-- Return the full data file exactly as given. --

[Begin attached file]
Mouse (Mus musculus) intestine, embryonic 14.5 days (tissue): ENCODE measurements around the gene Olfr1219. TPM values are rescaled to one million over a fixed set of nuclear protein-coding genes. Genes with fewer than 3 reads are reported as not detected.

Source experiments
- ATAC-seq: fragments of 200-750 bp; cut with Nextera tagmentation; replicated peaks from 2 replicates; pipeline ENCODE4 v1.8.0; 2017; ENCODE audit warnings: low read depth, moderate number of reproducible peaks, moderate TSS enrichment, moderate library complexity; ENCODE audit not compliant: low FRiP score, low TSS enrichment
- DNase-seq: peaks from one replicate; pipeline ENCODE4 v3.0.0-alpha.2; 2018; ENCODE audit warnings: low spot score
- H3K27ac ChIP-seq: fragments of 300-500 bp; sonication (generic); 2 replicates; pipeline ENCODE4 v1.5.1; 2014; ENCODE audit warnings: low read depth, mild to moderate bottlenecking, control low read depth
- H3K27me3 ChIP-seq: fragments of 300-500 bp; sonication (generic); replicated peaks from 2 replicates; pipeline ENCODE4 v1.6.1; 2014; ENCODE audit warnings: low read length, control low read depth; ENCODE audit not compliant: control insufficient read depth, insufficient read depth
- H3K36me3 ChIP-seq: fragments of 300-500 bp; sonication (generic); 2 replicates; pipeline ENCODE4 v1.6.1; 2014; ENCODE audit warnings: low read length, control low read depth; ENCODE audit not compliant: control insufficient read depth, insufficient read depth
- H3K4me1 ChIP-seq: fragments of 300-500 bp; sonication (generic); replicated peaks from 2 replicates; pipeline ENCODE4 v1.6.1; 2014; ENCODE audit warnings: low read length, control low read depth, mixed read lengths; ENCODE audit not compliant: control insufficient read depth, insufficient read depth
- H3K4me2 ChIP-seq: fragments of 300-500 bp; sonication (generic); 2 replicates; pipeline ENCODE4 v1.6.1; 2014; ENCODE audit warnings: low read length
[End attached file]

Mouse (Mus musculus) intestine, embryonic 14.5 days (tissue): ENCODE measurements around the gene Olfr1219. TPM values are rescaled to one million over a fixed set of nuclear protein-coding genes. Genes with fewer than 3 reads are reported as not detected.

Source experiments
- ATAC-seq: fragments of 200-750 bp; cut with Nextera tagmentation; replicated peaks from 2 replicates; pipeline ENCODE4 v1.8.0; 2017; ENCODE audit warnings: low read depth, moderate number of reproducible peaks, moderate TSS enrichment, moderate library complexity; ENCODE audit not compliant: low FRiP score, low TSS enrichment
- DNase-seq: peaks from one replicate; pipeline ENCODE4 v3.0.0-alpha.2; 2018; ENCODE audit warnings: low spot score
- H3K27ac ChIP-seq: fragments of 300-500 bp; sonication (generic); 2 replicates; pipeline ENCODE4 v1.5.1; 2014; ENCODE audit warnings: low read depth, mild to moderate bottlenecking, control low read depth
- H3K27me3 ChIP-seq: fragments of 300-500 bp; sonication (generic); replicated peaks from 2 replicates; pipeline ENCODE4 v1.6.1; 2014; ENCODE audit warnings: low read length, control low read depth; ENCODE audit not compliant: control insufficient read depth, insufficient read depth
- H3K36me3 ChIP-seq: fragments of 300-500 bp; sonication (generic); 2 replicates; pipeline ENCODE4 v1.6.1; 2014; ENCODE audit warnings: low read length, control low read depth; ENCODE audit not compliant: control insufficient read depth, insufficient read depth
- H3K4me1 ChIP-seq: fragments of 300-500 bp; sonication (generic); replicated peaks from 2 replicates; pipeline ENCODE4 v1.6.1; 2014; ENCODE audit warnings: low read length, control low read depth, mixed read lengths; ENCODE audit not compliant: control insufficient read depth, insufficient read depth
- H3K4me2 ChIP-seq: fragments of 300-500 bp; sonication (generic); 2 replicates; pipeline ENCODE4 v1.6.1; 2014; ENCODE audit warnings: low read length